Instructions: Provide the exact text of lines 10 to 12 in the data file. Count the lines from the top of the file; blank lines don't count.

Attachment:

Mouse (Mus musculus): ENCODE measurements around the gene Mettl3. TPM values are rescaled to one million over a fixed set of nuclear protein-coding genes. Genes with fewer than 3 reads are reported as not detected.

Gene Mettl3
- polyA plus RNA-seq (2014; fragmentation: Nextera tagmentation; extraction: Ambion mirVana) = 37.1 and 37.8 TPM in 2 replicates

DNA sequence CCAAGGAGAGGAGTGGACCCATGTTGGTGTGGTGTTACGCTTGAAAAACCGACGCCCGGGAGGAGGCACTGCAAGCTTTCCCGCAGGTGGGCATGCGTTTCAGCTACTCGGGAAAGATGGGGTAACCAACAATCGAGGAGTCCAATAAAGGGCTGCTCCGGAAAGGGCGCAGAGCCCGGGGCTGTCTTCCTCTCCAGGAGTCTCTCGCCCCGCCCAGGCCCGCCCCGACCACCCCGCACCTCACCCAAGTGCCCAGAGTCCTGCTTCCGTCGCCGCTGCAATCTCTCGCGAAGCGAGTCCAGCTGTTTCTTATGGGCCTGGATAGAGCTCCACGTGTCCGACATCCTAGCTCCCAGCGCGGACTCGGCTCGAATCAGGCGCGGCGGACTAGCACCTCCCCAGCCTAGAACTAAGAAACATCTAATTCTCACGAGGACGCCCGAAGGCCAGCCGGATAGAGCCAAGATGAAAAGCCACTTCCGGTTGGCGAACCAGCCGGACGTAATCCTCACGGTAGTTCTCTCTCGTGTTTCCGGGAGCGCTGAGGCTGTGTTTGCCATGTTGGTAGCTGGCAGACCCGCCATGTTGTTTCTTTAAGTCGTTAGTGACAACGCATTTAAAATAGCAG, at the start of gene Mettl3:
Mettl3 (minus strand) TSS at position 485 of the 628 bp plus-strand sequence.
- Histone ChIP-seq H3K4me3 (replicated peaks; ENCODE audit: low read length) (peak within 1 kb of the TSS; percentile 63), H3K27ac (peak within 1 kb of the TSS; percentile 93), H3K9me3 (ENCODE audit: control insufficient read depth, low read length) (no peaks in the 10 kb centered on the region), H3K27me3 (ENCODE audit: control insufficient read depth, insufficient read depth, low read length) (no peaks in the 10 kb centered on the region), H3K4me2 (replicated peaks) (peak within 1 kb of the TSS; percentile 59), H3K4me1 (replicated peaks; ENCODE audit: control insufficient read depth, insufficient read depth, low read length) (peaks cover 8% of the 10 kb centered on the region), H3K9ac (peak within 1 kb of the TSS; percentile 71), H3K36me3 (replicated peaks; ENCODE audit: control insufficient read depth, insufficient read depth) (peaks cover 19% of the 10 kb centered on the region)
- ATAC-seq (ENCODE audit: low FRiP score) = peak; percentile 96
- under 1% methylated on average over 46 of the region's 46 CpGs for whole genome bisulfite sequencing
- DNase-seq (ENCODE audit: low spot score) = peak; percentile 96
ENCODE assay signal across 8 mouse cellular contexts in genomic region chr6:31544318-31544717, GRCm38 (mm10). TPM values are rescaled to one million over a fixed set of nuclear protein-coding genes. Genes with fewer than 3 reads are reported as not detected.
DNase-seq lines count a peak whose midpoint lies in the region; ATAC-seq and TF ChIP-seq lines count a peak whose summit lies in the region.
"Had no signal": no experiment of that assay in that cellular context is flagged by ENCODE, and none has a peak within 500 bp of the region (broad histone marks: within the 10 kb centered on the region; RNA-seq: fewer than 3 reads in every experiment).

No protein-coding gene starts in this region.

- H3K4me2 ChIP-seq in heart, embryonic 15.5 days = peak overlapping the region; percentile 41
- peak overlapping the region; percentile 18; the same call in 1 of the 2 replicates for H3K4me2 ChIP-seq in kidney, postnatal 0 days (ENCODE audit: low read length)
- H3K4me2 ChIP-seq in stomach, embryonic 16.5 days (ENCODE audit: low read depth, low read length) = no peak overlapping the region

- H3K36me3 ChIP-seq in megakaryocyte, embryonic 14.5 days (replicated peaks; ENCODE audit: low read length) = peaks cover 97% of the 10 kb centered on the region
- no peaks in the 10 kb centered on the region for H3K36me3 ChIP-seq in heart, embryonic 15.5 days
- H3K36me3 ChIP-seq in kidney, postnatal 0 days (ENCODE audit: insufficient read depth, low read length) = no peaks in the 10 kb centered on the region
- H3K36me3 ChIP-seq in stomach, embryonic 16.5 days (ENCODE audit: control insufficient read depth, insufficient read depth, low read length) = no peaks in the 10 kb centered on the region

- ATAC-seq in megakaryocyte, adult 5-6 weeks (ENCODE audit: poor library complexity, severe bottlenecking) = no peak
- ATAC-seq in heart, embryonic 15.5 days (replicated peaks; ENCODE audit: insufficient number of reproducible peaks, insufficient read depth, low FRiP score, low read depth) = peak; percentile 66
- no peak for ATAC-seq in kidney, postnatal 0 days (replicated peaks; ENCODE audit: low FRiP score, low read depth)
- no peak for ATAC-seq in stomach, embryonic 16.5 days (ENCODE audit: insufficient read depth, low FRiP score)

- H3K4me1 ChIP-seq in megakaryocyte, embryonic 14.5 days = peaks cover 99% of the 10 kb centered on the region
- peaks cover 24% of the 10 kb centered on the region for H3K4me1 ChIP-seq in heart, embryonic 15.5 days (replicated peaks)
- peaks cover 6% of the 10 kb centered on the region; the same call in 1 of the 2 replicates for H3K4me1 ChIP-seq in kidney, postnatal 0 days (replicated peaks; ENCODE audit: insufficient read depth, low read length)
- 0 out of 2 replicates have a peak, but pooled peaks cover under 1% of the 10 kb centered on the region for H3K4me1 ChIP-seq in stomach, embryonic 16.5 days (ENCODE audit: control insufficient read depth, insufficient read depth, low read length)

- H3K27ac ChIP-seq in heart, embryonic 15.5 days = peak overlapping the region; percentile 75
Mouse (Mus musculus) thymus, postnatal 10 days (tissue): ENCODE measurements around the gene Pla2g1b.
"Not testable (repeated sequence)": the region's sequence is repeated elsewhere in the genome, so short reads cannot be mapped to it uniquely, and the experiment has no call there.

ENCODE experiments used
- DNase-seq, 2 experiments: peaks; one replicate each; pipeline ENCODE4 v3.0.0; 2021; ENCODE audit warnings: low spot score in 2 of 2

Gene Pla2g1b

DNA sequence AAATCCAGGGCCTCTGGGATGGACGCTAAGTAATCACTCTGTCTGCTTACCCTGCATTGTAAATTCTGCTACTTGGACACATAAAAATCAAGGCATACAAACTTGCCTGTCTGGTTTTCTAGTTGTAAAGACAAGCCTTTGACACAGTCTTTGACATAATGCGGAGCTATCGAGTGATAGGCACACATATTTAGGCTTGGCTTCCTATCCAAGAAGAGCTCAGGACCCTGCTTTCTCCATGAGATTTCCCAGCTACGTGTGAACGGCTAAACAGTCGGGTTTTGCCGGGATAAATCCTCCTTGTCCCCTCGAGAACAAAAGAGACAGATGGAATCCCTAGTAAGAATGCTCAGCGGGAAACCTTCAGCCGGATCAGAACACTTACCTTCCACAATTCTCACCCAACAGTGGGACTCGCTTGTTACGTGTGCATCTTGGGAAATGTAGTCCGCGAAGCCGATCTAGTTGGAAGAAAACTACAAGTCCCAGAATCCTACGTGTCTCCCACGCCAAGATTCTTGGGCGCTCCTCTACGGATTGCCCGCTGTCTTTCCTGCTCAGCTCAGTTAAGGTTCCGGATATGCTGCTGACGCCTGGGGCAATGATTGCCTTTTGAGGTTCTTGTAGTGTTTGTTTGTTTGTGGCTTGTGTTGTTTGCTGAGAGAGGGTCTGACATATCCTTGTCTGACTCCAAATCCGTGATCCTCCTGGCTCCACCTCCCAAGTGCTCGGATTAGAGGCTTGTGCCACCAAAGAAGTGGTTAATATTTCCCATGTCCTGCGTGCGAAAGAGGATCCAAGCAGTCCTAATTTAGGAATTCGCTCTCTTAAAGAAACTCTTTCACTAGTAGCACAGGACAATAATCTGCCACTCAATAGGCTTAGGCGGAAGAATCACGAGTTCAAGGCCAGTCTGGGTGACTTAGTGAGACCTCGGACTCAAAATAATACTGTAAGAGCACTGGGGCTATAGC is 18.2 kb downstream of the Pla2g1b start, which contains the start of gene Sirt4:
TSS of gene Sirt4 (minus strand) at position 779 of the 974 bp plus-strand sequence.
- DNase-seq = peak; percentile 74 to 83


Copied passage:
ENCODE assay signal across 8 mouse cellular contexts in genomic region chr6:31544318-31544717, GRCm38 (mm10). TPM values are rescaled to one million over a fixed set of nuclear protein-coding genes. Genes with fewer than 3 reads are reported as not detected.
DNase-seq lines count a peak whose midpoint lies in the region; ATAC-seq and TF ChIP-seq lines count a peak whose summit lies in the region.
"Had no signal": no experiment of that assay in that cellular context is flagged by ENCODE, and none has a peak within 500 bp of the region (broad histone marks: within the 10 kb centered on the region; RNA-seq: fewer than 3 reads in every experiment).